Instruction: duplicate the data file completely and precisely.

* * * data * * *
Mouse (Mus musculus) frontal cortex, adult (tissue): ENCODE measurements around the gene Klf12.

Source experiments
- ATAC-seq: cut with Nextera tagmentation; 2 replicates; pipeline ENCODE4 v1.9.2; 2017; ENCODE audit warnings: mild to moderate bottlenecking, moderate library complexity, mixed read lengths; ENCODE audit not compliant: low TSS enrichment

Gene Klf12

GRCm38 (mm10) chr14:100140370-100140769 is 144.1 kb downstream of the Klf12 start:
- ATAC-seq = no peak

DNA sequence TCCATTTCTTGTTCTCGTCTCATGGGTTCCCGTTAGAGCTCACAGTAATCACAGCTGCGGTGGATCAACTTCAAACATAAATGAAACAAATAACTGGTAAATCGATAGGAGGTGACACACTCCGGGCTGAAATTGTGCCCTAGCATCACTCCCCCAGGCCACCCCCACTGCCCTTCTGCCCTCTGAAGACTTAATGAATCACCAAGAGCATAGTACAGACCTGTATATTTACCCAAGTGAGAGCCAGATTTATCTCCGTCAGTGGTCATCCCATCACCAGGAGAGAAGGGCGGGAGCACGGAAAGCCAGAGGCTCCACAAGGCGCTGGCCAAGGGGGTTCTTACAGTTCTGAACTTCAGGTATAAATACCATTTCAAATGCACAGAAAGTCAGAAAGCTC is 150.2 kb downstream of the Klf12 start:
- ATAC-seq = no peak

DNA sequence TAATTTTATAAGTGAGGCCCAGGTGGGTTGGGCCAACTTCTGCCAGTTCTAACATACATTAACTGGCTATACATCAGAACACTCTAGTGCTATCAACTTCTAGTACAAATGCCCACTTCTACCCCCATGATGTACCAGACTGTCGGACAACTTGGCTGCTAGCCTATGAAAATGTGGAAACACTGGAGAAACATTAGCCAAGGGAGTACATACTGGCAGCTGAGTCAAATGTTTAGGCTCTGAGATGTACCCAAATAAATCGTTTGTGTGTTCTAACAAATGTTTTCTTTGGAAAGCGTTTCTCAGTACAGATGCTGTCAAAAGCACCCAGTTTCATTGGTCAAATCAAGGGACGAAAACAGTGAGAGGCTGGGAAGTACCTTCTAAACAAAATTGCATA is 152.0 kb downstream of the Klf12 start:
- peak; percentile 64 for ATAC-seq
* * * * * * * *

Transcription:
Mouse (Mus musculus) frontal cortex, adult (tissue): ENCODE measurements around the gene Klf12.

Source experiments
- ATAC-seq: cut with Nextera tagmentation; 2 replicates; pipeline ENCODE4 v1.9.2; 2017; ENCODE audit warnings: mild to moderate bottlenecking, moderate library complexity, mixed read lengths; ENCODE audit not compliant: low TSS enrichment

Gene Klf12

GRCm38 (mm10) chr14:100140370-100140769 is 144.1 kb downstream of the Klf12 start:
- ATAC-seq = no peak

DNA sequence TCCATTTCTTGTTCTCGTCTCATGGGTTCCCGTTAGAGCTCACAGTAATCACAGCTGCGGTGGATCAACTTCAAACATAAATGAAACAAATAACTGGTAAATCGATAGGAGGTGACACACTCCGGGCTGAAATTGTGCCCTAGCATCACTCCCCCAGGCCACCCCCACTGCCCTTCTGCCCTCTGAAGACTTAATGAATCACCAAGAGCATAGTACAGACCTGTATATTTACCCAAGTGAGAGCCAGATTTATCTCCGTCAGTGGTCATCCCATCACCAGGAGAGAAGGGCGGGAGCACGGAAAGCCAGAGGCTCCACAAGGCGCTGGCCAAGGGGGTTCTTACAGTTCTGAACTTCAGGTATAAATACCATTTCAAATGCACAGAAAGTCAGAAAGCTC is 150.2 kb downstream of the Klf12 start:
- ATAC-seq = no peak

DNA sequence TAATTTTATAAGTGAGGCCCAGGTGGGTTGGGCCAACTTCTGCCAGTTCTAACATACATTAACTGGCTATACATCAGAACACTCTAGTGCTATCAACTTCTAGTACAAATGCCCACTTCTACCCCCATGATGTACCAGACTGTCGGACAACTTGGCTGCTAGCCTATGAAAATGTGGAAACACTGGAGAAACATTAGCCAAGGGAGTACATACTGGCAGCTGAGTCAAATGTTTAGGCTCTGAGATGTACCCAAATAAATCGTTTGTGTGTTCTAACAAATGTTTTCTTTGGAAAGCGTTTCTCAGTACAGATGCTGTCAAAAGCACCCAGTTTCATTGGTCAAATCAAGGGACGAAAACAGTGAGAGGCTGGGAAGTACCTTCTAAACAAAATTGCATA is 152.0 kb downstream of the Klf12 start:
- peak; percentile 64 for ATAC-seq